City runs wild in Bay to Breakers on Sunday
Thousands get ready, set to party, costumed or not
A roiling, costumed parade of humanity will shimmy through San Francisco Sunday during one of the world’s longest-running annual footraces — and by far the most fun.
The 106th running of the Bay to Breakers is really a party disguised as a race and, if history is any measure, it will be a smoky, boozy celebration stretching from the Embarcadero to the Great Highway.
More than 40,000 people have registered for the annual 7.46-mile run, but thousands more revelers are expected to join the fun along the route. The elite runners will leave the starting line on Howard and Main streets at 8 a.m., triggering a pulsating mass of people the likes of which cannot be found in any other city.
The naked and skimpily clad will join runners, performance artists and the outlandish in a slow, colorful morning sashay across San Francisco west through Golden Gate Park and out to the Pacific Ocean.
“Our requirement is you need to have a race
bib to be on our course,” said Chris Holmes, general manager of the race, which is sponsored by Alaska Airlines. “Costumes always have been and always will be a part of the race. It's kind of fun to see some of the things people come up with that they have obviously been working on for a long time.”
Streets will be closed along the route starting early Sunday until early afternoon, except along the Embarcadero and Crossover Drive through Golden Gate Park (connecting 19th Avenue and Park Presidio Boulevard), the only north-south options for motorists.
As has been the custom for several years, no floats or wheeled objects of any kind or bags and backpacks that aren’t transparent will be allowed. Hundreds of police officers will line the course, which will be dotted with nearly 1,000 portable toilets, Holmes said.
“Safety is always going to be our No. 1 priority,” he said .
The Bay to Breakers race began in 1912 as an effort to boost civic pride and unite San Franciscans following the devastating 1906 earthquake.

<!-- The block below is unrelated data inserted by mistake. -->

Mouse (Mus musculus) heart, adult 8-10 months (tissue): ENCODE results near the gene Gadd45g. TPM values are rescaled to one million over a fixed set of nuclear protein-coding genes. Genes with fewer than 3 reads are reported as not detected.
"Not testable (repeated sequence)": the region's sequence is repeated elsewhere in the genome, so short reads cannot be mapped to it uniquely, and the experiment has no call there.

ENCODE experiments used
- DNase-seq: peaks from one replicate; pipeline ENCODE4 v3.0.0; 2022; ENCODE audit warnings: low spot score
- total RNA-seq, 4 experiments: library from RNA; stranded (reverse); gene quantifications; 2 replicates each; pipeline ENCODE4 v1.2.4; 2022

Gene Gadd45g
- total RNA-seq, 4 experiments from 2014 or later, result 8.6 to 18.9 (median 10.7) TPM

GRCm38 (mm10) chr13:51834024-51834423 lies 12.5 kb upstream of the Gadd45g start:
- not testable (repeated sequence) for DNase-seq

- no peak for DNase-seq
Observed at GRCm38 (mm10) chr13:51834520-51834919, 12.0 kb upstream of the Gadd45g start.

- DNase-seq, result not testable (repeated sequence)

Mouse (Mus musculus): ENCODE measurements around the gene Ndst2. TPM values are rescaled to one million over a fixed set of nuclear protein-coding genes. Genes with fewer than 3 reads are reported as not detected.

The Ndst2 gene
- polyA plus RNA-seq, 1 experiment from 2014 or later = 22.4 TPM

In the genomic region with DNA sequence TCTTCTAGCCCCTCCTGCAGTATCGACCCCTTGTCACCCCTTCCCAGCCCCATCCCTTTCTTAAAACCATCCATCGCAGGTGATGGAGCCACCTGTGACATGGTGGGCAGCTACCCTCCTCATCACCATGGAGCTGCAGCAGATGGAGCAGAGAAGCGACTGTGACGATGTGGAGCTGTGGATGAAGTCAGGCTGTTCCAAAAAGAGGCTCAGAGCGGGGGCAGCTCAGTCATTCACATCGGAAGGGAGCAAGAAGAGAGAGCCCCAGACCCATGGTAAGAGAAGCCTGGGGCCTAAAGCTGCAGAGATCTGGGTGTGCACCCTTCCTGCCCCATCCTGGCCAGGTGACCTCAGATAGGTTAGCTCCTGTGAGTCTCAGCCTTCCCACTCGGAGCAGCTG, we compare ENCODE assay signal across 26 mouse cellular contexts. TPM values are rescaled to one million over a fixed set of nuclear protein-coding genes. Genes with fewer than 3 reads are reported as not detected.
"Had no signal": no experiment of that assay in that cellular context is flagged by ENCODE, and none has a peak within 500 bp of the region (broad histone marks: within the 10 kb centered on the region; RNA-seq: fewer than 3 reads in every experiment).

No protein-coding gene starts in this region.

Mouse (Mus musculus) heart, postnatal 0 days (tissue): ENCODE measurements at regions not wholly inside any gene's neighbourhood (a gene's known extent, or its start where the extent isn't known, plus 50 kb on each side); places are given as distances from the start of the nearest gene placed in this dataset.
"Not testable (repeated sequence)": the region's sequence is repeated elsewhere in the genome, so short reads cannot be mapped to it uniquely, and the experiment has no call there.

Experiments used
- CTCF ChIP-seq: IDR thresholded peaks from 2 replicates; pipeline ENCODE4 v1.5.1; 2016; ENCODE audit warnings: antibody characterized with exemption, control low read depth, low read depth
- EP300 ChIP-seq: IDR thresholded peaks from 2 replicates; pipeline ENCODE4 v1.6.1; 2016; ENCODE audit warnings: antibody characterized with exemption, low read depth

Then called the San Francisco Cross City Race, it attracted 150 runners, including local college student and parttime newspaper copy boy Bobby Vlught, who outran everybody, finishing what was then a 7.5-mile course in 44 minutes, 10 seconds.
The real pioneer, though, was Bobbie Burke, the first woman, cross-dresser and costumed finisher to enter the race. Burke ran in 1940 disguised as a man because women weren’t allowed to participate. Her boyfriend and later husband, Ed Preston, won the race that year.
It was 31 years before a women’s division was added to the race, which became known as the Bay to Breakers in 1964. The dreaded Hayes Street hill was added to the course in 1968. That’s about when costumed runners, nudists, cross-dressers and partygoers began showing up.
The race Sunday will mark the 40-year anniversary of the first centipede, in which teams of tethered runners race to the finish. In 1978, 13 members of the UC Davis track team tied themselves together for the run, ushering in a new era of competition.
For years, the male centipedes tried to beat the top female runner, but before long the elite female athletes were too fast.
“There are races across the globe now that have centipede divisions,” Holmes said, adding that centipede entrants are required to have at least 13 runners. The Aggies track team “invented it.”
The seeded centipedes are still highly competitive, but their inventiveness also matters. Holmes said a few thousand centipedes — including male, female, mixed, gay, straight, bisexual and transgender entrants — are registered to compete Sunday. Last year, he said, a group of women finished the race dressed as life-size snow globes, each depicting a different city in the world, winning many plaudits, but nobody seems to remember their time.
The race organizers are introducing a new distance option called the Breakers Bonus this year. Registrants who run an additional 3-kilometer loop along the Great Highway will get a specially designed medal and a beer at the finish line, Holmes said.
There has always been a
sober side to the race, but quite a few runners also take partying seriously. It got so out of hand in 2008 that race sponsors made the controversial decision to ban alcohol, nudity and floats with kegs.
The booze-carrying floats have disappeared, but spirits and other performance enhancers have been detected in recent years among the crowds chugging up the Hayes Street Hill and among spectators everywhere along the course.
The race now attracts anywhere from 40,000 to 65,000 runners in all manner of garb and, in the case of the “Bare to Breakers” runners, no garb at all. Contrary to public perception, Holmes denies that the ranks of the naked have grown in recent years.
“It is a very, very small percentage,” he said of the nude runners. “Of course, they are easy to pick out in a crowd.”
Online registration is closed, but runners can still register during an expo Friday and Saturday at Pier 35, complete with exhibits and swag.
Holmes said miles of barricades and fencing, including chain link around statues and other city assets, is being erected in preparation for the race.
Remi Fernandez plays with bubbles on Fell Street during the 2017 Bay to Breakers. The race has been held since 1912.